And although training and knowledge of the pharmacy setting is important in preparing a student for their chosen career, personality traits are also important.

“Eye contact, clear language and understanding needs are what every pharmacist needs to know and what I try to educate students about,” Jones said.

Jones believes that one of the keys to pharmacists being such trusted professionals is creating an environment where customers feel safe.

“What I have learned most from Mr. Jones is the importance of having a familiar face, someone patients feel comfortable with and can trust, in a pharmacy,” said Eric Wright, a second-year professional student pharmacist.

Jones said the Texas A&M Rangel College of Pharmacy provides professional student pharmacists with outstanding knowledge, training and skills.

“The students I work with are well-prepared and knowledgeable, which are some of the traits that I truly enjoy,” he said. “The retention rate of the college and the passing rate on the state exams they take upon graduation are exceptionally high, which positively reflects on the school. I enjoy being able to work with the Texas A&M Rangel College of Pharmacy and the students who receive their education there.”

Elizabeth Grimm <![CDATA[Airplane or giant germ-mobile: How to avoid travel germs]]> 2015-02-26T21:48:01Z 2015-02-26T16:10:01Z Traveling isn’t always fun, especially during cold and flu season, but sometimes it’s necessary. While a plastic bubble and a personal supply of oxygen may seem like the only way to keep those germs away, Cristie Columbus, M.D., vice dean of the Texas A&M Health Science Center College of Medicine in Dallas and an infectious disease specialist, offers some tactics to avoid catching anything in-flight]]>
Passenger on an airplane

Traveling can be a hassle and a hazard – especially during cold and flu season – but there are some ways you can avoid picking up any unwanted passengers in-flight.

Many of us have experienced it: The woman next to you on the plane just sneezed without covering her mouth, the man behind you is coughing uncontrollably and you can practically feel the germs closing in on you as you sit in your cramped seat on what appears to be a giant germ deathtrap. Traveling isn’t always fun, especially during cold and flu season, but sometimes it’s necessary.

While a plastic bubble and a personal supply of oxygen may seem like the only way to keep those germs away, Cristie Columbus, M.D., vice dean of the Texas A&M Health Science Center College of Medicine in Dallas and an infectious disease specialist, offers some tactics to avoid catching anything in-flight.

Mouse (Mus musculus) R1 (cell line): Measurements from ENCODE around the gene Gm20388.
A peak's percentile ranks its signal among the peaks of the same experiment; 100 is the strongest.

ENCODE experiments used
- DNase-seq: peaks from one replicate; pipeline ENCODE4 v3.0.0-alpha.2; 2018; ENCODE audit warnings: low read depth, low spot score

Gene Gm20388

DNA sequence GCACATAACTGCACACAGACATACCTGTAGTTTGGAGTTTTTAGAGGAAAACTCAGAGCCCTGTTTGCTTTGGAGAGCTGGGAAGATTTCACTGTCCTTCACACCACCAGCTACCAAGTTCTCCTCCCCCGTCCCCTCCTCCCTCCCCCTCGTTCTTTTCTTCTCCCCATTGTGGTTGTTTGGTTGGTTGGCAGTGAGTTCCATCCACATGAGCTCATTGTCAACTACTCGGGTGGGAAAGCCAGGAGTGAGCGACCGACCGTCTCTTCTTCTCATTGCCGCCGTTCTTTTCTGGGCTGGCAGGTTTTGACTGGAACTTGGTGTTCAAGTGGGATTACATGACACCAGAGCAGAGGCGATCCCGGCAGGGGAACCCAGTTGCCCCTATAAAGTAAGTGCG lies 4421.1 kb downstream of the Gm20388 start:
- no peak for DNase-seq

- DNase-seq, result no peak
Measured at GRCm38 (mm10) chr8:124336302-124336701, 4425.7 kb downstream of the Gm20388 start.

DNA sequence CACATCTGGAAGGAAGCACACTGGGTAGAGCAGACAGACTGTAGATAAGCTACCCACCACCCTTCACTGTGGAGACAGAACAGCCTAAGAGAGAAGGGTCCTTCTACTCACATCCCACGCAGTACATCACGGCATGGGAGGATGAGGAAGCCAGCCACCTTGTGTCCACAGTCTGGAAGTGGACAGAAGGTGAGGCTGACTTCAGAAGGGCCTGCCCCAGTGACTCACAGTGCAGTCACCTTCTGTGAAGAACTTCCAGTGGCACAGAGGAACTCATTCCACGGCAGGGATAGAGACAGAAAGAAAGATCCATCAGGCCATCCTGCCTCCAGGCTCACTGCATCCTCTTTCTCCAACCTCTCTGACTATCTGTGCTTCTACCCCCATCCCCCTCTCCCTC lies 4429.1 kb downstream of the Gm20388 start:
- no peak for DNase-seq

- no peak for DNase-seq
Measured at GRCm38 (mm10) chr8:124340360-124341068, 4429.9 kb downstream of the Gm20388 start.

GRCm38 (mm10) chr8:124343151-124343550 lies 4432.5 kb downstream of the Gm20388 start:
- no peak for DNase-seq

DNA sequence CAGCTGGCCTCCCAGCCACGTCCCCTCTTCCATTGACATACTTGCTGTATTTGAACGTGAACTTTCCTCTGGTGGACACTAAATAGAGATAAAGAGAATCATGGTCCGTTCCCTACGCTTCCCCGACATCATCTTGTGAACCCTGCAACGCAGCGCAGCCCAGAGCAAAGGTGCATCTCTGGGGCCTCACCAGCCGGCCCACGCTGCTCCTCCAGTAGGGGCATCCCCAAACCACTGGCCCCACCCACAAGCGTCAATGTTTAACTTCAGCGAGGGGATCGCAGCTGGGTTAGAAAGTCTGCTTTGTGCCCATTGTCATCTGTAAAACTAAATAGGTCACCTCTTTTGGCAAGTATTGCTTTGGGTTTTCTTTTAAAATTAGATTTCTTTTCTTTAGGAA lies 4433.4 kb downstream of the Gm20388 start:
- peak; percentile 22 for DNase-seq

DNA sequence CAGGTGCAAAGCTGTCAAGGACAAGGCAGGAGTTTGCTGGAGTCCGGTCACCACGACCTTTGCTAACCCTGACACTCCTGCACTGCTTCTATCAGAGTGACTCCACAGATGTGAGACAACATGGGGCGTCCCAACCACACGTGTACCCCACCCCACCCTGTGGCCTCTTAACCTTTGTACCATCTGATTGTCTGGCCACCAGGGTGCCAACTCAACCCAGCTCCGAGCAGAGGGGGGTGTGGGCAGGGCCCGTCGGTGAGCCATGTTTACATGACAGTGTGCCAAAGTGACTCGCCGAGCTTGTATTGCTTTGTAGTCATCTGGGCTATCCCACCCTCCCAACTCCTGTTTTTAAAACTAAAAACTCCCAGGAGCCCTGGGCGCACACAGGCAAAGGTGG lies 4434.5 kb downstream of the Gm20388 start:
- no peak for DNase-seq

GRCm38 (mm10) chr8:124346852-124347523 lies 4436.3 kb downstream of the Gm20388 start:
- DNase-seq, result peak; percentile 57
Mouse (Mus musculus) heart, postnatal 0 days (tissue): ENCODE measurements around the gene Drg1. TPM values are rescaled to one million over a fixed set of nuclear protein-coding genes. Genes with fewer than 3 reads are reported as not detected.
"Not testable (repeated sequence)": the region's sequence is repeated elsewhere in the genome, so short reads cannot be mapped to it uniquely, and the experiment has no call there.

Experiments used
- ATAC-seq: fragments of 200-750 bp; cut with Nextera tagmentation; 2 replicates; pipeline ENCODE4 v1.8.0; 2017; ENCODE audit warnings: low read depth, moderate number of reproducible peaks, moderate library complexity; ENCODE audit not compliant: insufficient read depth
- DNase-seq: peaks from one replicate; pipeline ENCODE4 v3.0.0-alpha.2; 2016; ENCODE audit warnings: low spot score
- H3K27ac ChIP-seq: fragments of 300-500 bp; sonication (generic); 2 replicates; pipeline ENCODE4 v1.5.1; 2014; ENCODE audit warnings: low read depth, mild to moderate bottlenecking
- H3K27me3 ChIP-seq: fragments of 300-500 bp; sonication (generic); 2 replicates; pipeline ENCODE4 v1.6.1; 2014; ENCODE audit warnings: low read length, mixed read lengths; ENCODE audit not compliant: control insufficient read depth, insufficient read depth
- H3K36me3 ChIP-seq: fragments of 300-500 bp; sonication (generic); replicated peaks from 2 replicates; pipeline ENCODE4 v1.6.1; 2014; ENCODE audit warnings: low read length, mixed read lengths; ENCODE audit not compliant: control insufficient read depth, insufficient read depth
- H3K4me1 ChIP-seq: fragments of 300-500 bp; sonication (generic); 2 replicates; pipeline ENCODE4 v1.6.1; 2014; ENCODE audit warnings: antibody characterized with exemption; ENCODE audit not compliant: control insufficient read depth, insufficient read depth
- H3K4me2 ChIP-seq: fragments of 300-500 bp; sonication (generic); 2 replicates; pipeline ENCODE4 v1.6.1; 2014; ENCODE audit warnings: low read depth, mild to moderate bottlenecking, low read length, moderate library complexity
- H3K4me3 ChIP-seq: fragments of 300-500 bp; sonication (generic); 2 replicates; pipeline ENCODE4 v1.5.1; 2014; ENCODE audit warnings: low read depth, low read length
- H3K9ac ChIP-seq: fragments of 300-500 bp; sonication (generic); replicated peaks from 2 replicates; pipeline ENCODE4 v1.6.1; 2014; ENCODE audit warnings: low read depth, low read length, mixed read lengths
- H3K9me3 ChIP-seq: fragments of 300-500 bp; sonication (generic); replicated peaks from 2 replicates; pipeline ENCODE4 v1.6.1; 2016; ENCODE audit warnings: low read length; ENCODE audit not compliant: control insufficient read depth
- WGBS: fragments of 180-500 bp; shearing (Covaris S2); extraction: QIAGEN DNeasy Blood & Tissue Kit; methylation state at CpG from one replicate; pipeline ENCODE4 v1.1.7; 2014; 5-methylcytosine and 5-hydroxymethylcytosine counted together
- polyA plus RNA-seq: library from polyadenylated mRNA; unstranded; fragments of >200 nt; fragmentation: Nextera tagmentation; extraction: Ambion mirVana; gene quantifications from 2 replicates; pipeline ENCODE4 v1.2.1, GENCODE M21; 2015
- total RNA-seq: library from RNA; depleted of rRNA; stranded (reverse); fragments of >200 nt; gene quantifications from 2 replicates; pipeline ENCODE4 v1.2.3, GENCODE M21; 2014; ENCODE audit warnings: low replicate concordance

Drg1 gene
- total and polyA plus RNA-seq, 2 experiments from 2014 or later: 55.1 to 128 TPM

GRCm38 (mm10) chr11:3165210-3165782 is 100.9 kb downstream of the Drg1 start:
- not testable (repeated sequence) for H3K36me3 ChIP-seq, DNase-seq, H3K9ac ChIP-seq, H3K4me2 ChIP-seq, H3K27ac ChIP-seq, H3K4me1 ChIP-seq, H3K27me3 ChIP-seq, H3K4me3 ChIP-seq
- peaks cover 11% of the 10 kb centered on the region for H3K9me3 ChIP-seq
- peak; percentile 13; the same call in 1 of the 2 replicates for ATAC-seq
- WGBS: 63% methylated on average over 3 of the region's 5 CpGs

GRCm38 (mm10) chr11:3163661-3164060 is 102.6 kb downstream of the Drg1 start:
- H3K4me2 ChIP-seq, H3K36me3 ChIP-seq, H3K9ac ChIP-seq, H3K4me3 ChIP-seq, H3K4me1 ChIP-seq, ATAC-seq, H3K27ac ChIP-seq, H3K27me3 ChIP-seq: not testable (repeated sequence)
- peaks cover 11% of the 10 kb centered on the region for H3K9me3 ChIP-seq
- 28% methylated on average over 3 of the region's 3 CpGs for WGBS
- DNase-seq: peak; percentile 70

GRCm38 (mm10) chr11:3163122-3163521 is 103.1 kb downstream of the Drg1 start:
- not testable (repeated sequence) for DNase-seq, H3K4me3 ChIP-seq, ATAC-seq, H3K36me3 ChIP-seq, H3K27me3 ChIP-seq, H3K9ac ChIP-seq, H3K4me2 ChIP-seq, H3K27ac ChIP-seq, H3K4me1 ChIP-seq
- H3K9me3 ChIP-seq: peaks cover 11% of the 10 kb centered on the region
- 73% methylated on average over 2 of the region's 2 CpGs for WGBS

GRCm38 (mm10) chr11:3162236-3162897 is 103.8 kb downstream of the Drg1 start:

“While airplanes seem like they’re the surest way to catch a cold or something nastier, research suggests that the perceived risk is greater than the actual risk,” Columbus commented. “But it’s always helpful to take some preventative measures, especially when the flu or another communicable disease is going around.”

Be aware of your personal space

“Many of the germs you will come across will be on the armrest or the tray table in front of you,” Columbus said. “You can bring a few sanitary wipes in your carry-on and eliminate much of your risk there.”

For areas like the bathroom, follow the Centers for Disease Control and Prevention’s (CDC) guidelines for washing hands: use plenty of soap and water and wash your hands for at least 20 seconds. You can avoid touching surfaces by using paper towels to open and close the door and turning faucets on and off.

Columbus also suggests bringing a small, travel-sized bottle of alcohol-based hand sanitizer for before and after you eat or drink on the plane. The Transportation Security Administration (TSA) allows passengers to bring 3.4 ounces of liquids per container in their carry-on bags, as long as they are kept in a quart-sized plastic bag and separate from other items.

Ask the flight attendant for assistance

If the person next to you can’t stop coughing and refuses to cover their mouth, you can quietly excuse yourself and enlist the help of a flight attendant. If a passenger looks to be contagious, a flight attendant can request that they wear a surgical mask to reduce the chance of spreading the illness. The flight attendant may also be able to relocate the sick traveler away from other passengers if extra seating is available.

“It’s an awkward social position to find yourself in, but if you feel like the person might be contagious, it’s in everyone’s best interest to take precautions. A flight attendant requesting they put on a mask might make your neighbor realize they’re affecting the people around them,” Columbus said.

However, it’s important to remember respiratory etiquette when the shoe is on the other foot. If you are feeling sick or have a cough, remember to cough and sneeze into the crook of your elbow and away from others. Wash your hands with soap and water or use hand sanitizer frequently.

“I would suggest trying to avoid flying if you’re feeling ill, especially if you think you’re contagious, but if you can’t, be considerate of your fellow passengers and do your best to contain your illness,” Columbus advised.

Bolster your own immune system pre-flight

Ultimately, your best defense against sickness is your immune system. Try to get plenty of sleep and drink water before your flight to help your immune system be at its best. If you are on a long or transatlantic flight, stay hydrated and remember to move your legs or stand up every couple of hours to avoid blood clots.